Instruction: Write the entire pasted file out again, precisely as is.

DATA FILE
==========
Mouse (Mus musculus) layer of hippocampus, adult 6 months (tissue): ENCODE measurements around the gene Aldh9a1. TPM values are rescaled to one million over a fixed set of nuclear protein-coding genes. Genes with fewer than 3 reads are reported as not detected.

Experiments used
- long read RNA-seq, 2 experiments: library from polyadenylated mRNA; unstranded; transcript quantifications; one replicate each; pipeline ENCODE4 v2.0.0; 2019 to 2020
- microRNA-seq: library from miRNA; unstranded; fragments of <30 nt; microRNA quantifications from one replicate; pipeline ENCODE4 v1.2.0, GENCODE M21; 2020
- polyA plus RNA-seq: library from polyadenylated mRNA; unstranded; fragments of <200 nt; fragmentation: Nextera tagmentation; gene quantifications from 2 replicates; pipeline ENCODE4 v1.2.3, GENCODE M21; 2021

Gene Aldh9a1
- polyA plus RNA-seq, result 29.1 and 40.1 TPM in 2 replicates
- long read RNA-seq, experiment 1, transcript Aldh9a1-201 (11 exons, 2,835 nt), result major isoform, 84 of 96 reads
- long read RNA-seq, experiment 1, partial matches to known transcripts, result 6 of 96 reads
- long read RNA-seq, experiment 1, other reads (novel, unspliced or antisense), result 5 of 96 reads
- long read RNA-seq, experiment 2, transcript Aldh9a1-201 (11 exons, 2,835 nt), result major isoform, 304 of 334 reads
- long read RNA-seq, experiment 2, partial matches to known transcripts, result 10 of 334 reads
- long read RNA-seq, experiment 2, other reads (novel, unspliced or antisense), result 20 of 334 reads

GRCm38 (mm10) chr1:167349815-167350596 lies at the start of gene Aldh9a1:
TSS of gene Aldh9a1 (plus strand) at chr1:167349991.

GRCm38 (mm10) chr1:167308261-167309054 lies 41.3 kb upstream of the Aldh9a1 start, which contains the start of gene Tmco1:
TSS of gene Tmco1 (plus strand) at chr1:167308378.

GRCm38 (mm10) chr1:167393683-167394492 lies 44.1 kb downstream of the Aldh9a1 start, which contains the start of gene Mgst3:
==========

Mouse (Mus musculus) layer of hippocampus, adult 6 months (tissue): ENCODE measurements around the gene Aldh9a1. TPM values are rescaled to one million over a fixed set of nuclear protein-coding genes. Genes with fewer than 3 reads are reported as not detected.

Experiments used
- long read RNA-seq, 2 experiments: library from polyadenylated mRNA; unstranded; transcript quantifications; one replicate each; pipeline ENCODE4 v2.0.0; 2019 to 2020
- microRNA-seq: library from miRNA; unstranded; fragments of <30 nt; microRNA quantifications from one replicate; pipeline ENCODE4 v1.2.0, GENCODE M21; 2020
- polyA plus RNA-seq: library from polyadenylated mRNA; unstranded; fragments of <200 nt; fragmentation: Nextera tagmentation; gene quantifications from 2 replicates; pipeline ENCODE4 v1.2.3, GENCODE M21; 2021

Gene Aldh9a1
- polyA plus RNA-seq, result 29.1 and 40.1 TPM in 2 replicates
- long read RNA-seq, experiment 1, transcript Aldh9a1-201 (11 exons, 2,835 nt), result major isoform, 84 of 96 reads
- long read RNA-seq, experiment 1, partial matches to known transcripts, result 6 of 96 reads
- long read RNA-seq, experiment 1, other reads (novel, unspliced or antisense), result 5 of 96 reads
- long read RNA-seq, experiment 2, transcript Aldh9a1-201 (11 exons, 2,835 nt), result major isoform, 304 of 334 reads
- long read RNA-seq, experiment 2, partial matches to known transcripts, result 10 of 334 reads
- long read RNA-seq, experiment 2, other reads (novel, unspliced or antisense), result 20 of 334 reads

GRCm38 (mm10) chr1:167349815-167350596 lies at the start of gene Aldh9a1:
TSS of gene Aldh9a1 (plus strand) at chr1:167349991.

GRCm38 (mm10) chr1:167308261-167309054 lies 41.3 kb upstream of the Aldh9a1 start, which contains the start of gene Tmco1:
TSS of gene Tmco1 (plus strand) at chr1:167308378.

GRCm38 (mm10) chr1:167393683-167394492 lies 44.1 kb downstream of the Aldh9a1 start, which contains the start of gene Mgst3: